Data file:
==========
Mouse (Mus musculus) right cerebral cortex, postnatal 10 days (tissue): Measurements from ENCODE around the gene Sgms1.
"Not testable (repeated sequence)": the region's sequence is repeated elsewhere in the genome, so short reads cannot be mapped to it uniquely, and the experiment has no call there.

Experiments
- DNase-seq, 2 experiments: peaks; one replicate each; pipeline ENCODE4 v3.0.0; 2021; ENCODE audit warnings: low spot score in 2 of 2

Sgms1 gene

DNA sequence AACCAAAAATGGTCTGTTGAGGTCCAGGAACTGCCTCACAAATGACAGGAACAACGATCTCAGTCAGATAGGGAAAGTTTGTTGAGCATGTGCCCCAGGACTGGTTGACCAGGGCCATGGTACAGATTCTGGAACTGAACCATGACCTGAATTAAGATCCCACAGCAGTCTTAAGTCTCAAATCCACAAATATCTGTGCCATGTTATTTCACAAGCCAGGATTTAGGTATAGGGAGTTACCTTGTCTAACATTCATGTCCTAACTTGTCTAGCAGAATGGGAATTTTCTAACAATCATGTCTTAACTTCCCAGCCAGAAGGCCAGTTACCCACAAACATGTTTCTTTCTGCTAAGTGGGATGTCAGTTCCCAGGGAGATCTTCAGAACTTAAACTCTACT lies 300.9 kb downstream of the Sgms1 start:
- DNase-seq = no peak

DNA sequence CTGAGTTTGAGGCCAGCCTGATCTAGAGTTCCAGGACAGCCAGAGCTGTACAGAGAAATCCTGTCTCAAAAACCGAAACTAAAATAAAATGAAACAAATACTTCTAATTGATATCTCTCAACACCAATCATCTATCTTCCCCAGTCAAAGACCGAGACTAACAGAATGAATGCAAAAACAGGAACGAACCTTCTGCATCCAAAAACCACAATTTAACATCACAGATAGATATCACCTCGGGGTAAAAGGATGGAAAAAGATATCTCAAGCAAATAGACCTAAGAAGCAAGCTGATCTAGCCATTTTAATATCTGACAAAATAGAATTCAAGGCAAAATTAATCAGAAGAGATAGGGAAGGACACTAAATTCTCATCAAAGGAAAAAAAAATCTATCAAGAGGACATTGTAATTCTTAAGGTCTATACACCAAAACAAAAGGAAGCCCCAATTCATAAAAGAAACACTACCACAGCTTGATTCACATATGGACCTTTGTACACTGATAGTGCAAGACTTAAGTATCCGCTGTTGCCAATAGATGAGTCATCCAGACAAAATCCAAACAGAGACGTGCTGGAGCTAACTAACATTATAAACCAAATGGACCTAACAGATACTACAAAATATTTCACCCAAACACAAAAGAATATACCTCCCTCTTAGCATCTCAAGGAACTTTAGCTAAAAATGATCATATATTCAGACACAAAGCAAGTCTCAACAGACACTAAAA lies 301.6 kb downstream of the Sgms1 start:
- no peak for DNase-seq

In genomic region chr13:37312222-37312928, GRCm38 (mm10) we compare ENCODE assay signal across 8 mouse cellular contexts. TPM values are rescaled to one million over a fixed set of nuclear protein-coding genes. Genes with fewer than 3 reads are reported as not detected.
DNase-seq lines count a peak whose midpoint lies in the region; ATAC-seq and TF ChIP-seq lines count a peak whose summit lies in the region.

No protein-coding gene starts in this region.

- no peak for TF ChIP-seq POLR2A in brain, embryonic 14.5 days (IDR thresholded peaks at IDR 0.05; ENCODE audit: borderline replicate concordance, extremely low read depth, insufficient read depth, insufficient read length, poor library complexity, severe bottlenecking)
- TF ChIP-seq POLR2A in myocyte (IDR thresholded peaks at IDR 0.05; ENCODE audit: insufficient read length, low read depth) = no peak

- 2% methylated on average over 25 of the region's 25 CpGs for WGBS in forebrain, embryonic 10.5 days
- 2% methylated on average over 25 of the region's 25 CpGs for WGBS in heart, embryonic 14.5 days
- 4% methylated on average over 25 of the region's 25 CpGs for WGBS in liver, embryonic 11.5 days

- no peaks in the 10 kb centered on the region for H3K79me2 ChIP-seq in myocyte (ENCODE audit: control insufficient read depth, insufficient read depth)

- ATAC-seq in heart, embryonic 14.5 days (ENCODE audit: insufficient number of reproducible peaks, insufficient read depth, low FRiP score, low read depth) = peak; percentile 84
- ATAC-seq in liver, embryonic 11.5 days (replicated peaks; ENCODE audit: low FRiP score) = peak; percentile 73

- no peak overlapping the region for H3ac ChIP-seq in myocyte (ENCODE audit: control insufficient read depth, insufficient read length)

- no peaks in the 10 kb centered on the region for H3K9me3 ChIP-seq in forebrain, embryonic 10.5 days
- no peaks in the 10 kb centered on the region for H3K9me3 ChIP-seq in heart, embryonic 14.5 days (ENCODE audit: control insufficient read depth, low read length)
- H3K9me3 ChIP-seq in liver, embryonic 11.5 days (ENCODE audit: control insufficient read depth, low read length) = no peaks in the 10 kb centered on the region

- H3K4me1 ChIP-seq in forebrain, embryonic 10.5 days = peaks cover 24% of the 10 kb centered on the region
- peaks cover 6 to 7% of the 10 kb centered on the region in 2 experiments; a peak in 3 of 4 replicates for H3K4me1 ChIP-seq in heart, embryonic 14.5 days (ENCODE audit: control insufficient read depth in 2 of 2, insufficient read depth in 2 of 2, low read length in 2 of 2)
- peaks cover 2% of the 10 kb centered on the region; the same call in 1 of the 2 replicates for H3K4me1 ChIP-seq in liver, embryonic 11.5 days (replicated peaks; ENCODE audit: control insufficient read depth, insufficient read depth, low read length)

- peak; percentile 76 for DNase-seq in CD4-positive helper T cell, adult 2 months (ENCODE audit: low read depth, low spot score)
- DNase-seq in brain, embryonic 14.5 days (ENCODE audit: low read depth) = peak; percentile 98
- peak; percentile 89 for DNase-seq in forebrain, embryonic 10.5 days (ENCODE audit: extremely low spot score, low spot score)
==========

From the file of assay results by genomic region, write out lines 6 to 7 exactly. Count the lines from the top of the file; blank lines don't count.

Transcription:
DNA sequence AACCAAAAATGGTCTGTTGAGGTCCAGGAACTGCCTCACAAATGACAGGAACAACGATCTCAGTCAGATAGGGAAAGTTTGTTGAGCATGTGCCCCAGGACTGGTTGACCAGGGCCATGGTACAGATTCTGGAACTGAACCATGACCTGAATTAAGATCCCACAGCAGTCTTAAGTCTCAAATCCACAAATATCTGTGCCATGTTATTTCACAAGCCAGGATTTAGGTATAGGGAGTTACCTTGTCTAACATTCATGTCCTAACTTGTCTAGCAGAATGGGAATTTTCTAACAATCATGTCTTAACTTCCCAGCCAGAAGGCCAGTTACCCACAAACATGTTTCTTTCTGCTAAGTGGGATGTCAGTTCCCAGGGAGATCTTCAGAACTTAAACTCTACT lies 300.9 kb downstream of the Sgms1 start:
- DNase-seq = no peak